July 16, 2015
HealthyChildren.org, the official American Academy of Pediatrics (AAP) Web site for parents, has released a new issue of Healthy Children, a digital-only magazine for smartphones and tablets. Available in English and Spanish, the new issue focuses on getting parents and kids ready for the new school year. It features useful information on how reading to children helps brain development, why childhood immunizations are important (and required in many states prior to the start of the school year), how to connect with kids in todays digital world, and how to choose and store fresh vegetables for a healthy diet.
“This issue of Healthy Children will provide parents with important information that will help to ensure kids are off to healthy start as they head back to the classroom this fall, said Jennifer Shu, MD, FAAP, medical editor of HealthyChildren.org.
The e-magazines feature article, No Shots, No School: Make Sure Your Childs Immunizations Are Up to Date emphasizes the importance of making sure children are fully immunized, explains the consequences of not immunizing, and answers questions about specific vaccines. The December 2014 to April 2015 measles outbreak linked to an amusement park in California is a reminder that diseases can easily spread across continents and be especially dangerous to those who are not vaccinated.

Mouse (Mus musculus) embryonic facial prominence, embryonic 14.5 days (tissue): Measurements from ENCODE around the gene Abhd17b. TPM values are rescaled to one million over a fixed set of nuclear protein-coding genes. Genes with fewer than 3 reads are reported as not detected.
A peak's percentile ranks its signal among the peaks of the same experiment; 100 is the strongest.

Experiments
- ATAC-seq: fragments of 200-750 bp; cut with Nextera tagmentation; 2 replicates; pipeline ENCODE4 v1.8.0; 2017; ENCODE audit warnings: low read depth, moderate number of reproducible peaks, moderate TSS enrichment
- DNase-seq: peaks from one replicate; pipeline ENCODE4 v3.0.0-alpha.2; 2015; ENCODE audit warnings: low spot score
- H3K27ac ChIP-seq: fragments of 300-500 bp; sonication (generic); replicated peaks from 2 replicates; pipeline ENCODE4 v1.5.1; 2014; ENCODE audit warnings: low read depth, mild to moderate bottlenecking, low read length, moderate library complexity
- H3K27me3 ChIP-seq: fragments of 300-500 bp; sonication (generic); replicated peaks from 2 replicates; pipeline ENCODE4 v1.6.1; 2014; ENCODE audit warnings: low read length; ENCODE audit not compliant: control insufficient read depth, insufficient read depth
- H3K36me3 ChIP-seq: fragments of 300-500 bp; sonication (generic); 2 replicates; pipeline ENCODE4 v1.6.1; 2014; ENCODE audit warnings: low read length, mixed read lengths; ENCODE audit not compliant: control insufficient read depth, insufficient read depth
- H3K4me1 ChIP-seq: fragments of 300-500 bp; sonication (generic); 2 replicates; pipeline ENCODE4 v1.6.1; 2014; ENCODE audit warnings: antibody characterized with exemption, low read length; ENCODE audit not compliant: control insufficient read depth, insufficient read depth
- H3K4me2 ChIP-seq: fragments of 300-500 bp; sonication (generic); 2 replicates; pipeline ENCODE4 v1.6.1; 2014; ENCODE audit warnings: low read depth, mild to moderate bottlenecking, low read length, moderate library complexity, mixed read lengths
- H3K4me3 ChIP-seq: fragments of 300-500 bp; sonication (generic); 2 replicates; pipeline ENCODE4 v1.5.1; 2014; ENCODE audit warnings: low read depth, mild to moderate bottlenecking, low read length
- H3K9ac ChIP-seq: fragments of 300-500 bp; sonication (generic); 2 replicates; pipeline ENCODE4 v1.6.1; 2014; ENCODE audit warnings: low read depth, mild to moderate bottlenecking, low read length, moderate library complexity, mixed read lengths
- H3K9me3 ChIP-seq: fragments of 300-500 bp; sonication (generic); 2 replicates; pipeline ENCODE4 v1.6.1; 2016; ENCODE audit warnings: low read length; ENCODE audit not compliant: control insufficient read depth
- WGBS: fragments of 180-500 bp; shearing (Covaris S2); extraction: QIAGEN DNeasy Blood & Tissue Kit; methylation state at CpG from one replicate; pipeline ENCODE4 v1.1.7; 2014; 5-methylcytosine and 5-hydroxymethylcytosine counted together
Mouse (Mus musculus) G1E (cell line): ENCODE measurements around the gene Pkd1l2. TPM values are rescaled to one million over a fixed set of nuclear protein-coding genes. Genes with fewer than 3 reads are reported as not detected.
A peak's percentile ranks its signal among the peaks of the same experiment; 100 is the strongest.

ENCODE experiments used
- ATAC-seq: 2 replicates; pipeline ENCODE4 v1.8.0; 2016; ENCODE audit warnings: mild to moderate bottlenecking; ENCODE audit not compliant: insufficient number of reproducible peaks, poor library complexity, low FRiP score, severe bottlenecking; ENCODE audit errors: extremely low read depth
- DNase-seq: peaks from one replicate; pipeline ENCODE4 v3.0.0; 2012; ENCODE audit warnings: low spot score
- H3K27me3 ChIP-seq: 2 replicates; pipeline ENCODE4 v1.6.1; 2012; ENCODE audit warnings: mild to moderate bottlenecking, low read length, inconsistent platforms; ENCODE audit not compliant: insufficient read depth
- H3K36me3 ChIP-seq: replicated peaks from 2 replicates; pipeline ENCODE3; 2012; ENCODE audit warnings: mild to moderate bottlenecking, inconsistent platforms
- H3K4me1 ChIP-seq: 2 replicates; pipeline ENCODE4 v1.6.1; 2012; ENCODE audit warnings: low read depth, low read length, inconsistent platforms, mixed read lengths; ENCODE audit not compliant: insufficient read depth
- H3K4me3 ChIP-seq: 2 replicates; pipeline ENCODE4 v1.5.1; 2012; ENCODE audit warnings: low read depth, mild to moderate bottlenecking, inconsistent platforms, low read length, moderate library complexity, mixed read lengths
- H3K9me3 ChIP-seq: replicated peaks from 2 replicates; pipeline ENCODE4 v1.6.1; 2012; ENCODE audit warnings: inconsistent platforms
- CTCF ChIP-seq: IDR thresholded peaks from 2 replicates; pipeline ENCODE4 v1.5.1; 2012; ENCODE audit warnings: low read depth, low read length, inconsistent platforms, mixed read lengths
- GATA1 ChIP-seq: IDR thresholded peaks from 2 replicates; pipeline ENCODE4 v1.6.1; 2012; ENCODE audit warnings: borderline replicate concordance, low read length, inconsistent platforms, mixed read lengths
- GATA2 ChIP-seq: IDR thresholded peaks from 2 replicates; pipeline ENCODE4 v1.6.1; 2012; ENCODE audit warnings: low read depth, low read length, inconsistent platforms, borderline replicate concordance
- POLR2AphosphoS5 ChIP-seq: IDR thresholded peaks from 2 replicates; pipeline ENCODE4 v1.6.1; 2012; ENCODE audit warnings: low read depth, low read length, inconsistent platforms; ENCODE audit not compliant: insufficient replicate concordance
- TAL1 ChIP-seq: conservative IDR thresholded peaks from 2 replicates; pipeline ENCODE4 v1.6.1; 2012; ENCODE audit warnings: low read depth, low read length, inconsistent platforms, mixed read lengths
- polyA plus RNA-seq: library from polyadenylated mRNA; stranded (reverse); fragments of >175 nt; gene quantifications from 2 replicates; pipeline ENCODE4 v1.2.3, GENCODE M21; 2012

Parents may download the e-magazine on iTunes or Google Play stores. The digital magazine is also available as a PDF at http://www.HealthyChildren.org/e-magazine
This issue of Healthy Children e-magazine was supported by an independent grant from Merck.
The only parenting website backed by 64,000 AAP member pediatricians, HealthyChildren.org offers trustworthy, up-to-the-minute health advice and guidance for parents and caregivers, along with interactive tools and personalized content. Registered users enjoy a customized home page that features articles geared to the ages of their children as well as a free bi-weekly e-newsletter. The site also offers a Find a Pediatrician service, an Ask the Pediatrician tool, the KidsDoc Symptom Checker, and more than 3,000 articles on childrens health.